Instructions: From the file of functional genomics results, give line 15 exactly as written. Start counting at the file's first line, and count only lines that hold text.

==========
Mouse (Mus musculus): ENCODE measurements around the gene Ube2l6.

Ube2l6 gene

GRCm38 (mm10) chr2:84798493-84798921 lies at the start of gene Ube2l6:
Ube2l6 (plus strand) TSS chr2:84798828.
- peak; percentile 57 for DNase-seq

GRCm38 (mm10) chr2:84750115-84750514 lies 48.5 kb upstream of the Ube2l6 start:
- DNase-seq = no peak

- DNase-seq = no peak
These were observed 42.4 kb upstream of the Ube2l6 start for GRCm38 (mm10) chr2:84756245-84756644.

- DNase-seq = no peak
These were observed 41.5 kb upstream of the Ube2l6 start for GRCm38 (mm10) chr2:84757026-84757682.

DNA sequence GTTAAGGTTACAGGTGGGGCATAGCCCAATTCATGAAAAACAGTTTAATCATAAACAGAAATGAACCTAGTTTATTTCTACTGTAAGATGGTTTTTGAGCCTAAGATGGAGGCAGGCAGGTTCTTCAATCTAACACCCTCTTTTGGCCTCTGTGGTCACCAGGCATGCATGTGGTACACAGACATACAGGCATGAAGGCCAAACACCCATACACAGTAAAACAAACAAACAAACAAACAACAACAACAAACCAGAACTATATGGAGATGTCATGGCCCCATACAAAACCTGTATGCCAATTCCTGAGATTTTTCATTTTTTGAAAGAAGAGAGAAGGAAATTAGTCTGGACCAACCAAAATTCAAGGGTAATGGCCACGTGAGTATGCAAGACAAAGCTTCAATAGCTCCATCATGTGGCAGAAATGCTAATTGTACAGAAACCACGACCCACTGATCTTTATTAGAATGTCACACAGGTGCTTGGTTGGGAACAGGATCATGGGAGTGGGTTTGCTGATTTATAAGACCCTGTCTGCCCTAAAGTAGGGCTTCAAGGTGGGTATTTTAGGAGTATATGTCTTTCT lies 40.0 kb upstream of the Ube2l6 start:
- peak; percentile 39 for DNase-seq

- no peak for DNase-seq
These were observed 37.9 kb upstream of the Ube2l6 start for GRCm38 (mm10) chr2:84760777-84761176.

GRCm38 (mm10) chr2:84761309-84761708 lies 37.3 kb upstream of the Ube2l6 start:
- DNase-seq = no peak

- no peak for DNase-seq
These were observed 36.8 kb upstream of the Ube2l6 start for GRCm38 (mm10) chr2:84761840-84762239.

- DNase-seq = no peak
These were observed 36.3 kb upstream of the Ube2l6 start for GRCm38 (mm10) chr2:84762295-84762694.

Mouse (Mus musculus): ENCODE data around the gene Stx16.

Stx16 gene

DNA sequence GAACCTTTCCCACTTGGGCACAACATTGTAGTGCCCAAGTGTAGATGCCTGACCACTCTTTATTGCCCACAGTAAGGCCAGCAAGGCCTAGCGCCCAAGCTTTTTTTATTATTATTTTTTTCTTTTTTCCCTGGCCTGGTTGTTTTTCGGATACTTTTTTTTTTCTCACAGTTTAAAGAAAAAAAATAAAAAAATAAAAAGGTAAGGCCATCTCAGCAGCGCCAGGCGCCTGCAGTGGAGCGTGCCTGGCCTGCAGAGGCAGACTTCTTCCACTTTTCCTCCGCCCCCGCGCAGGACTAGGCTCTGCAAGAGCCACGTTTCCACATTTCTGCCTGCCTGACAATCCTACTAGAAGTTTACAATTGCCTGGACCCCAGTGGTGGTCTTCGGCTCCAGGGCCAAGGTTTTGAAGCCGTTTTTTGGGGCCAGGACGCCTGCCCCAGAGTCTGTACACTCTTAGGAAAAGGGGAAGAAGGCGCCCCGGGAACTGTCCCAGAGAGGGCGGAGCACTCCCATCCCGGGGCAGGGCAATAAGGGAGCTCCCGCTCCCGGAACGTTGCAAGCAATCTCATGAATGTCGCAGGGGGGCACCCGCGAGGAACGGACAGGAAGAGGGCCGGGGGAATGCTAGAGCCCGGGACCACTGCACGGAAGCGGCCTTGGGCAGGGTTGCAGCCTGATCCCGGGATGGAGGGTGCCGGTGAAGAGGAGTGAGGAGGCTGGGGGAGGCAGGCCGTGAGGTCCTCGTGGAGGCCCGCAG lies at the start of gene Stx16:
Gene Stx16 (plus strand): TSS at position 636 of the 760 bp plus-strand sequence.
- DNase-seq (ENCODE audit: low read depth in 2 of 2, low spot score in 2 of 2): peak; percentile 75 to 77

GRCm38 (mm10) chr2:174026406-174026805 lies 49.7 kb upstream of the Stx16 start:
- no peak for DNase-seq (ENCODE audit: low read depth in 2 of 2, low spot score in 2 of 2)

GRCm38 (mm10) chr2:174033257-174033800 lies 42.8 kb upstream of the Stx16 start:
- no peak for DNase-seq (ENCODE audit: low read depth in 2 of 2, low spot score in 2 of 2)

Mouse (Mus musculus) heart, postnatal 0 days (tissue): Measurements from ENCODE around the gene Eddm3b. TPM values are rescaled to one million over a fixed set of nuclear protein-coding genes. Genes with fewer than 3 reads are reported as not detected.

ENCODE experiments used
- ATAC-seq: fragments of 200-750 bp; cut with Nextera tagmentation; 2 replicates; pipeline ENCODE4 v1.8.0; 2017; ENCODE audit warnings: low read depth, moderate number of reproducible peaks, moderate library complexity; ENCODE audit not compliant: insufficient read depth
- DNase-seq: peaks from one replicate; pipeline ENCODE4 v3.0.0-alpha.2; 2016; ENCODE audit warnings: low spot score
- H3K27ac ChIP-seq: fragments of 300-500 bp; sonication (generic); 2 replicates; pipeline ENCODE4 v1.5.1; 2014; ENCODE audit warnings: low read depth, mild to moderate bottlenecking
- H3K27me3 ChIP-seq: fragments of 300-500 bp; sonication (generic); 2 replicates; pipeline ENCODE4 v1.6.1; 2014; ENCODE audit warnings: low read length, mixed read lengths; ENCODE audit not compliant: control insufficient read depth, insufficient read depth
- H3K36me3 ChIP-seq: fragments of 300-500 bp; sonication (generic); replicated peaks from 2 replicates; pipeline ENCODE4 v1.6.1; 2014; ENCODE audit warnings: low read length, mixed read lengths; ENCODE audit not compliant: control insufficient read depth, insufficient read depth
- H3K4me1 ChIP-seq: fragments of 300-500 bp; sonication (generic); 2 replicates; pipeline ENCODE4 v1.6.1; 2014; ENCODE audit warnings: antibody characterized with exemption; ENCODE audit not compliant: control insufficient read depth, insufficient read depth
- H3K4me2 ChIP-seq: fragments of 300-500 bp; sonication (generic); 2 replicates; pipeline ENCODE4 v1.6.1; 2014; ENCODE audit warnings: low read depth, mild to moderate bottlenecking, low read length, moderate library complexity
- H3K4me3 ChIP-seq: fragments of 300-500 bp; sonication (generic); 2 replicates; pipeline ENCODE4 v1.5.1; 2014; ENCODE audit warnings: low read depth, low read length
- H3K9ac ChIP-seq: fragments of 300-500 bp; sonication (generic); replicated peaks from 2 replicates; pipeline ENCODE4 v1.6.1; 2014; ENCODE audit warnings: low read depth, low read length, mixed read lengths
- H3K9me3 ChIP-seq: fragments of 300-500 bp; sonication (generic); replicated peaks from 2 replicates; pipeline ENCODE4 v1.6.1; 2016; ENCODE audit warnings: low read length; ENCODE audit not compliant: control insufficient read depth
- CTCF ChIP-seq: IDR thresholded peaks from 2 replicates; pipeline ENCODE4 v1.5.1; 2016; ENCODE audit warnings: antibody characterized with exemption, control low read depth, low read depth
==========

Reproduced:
These were observed 37.9 kb upstream of the Ube2l6 start for GRCm38 (mm10) chr2:84760777-84761176.